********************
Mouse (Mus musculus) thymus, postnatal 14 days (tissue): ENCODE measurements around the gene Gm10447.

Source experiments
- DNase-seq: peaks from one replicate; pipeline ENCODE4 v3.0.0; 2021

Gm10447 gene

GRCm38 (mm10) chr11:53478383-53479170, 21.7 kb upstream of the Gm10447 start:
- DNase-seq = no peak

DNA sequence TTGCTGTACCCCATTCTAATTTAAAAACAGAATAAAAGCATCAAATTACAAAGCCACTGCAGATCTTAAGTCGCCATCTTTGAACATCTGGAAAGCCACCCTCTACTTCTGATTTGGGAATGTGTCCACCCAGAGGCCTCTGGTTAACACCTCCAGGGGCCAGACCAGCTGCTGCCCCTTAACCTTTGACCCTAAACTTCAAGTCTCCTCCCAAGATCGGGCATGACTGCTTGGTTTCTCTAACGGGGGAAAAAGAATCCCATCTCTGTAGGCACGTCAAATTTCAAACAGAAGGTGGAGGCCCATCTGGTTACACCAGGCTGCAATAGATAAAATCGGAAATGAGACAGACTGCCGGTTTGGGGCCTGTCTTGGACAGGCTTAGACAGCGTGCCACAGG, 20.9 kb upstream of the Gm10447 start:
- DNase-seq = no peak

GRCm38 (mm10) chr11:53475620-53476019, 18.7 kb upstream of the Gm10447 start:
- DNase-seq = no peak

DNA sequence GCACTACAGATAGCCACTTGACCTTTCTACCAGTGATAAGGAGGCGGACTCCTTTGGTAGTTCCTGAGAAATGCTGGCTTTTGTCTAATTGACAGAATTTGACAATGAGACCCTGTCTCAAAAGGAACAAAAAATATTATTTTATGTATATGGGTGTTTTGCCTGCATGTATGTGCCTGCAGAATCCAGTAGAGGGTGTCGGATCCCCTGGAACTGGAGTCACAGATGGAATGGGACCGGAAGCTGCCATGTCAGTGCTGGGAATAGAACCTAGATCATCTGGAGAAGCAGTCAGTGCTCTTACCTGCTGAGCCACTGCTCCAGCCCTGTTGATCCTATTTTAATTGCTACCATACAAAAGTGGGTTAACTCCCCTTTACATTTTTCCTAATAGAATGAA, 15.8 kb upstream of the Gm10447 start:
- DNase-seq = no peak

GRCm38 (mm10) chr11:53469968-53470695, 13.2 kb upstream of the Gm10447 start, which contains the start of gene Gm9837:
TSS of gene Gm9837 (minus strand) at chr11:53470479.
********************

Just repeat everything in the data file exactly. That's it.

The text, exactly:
Mouse (Mus musculus) thymus, postnatal 14 days (tissue): ENCODE measurements around the gene Gm10447.

Source experiments
- DNase-seq: peaks from one replicate; pipeline ENCODE4 v3.0.0; 2021

Gm10447 gene

GRCm38 (mm10) chr11:53478383-53479170, 21.7 kb upstream of the Gm10447 start:
- DNase-seq = no peak

DNA sequence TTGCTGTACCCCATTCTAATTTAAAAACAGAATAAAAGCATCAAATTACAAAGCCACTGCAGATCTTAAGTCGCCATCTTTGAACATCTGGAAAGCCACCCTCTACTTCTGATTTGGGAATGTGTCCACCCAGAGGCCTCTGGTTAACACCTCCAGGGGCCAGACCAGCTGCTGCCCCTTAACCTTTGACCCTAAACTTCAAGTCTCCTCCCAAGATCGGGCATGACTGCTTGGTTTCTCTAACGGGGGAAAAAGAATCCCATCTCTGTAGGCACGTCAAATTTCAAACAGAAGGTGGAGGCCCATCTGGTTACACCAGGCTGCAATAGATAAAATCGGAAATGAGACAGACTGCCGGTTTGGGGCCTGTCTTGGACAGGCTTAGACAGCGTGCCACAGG, 20.9 kb upstream of the Gm10447 start:
- DNase-seq = no peak

GRCm38 (mm10) chr11:53475620-53476019, 18.7 kb upstream of the Gm10447 start:
- DNase-seq = no peak

DNA sequence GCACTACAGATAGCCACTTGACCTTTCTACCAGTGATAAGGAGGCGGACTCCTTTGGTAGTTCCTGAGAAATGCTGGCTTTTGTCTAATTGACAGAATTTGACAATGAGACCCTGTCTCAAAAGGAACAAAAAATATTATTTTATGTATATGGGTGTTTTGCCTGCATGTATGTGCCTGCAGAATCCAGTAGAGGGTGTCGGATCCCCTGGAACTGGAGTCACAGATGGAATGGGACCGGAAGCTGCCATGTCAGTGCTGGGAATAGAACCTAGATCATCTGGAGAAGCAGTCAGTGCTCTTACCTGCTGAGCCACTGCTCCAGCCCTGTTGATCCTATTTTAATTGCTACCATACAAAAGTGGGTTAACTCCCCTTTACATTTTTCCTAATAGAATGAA, 15.8 kb upstream of the Gm10447 start:
- DNase-seq = no peak

GRCm38 (mm10) chr11:53469968-53470695, 13.2 kb upstream of the Gm10447 start, which contains the start of gene Gm9837:
TSS of gene Gm9837 (minus strand) at chr11:53470479.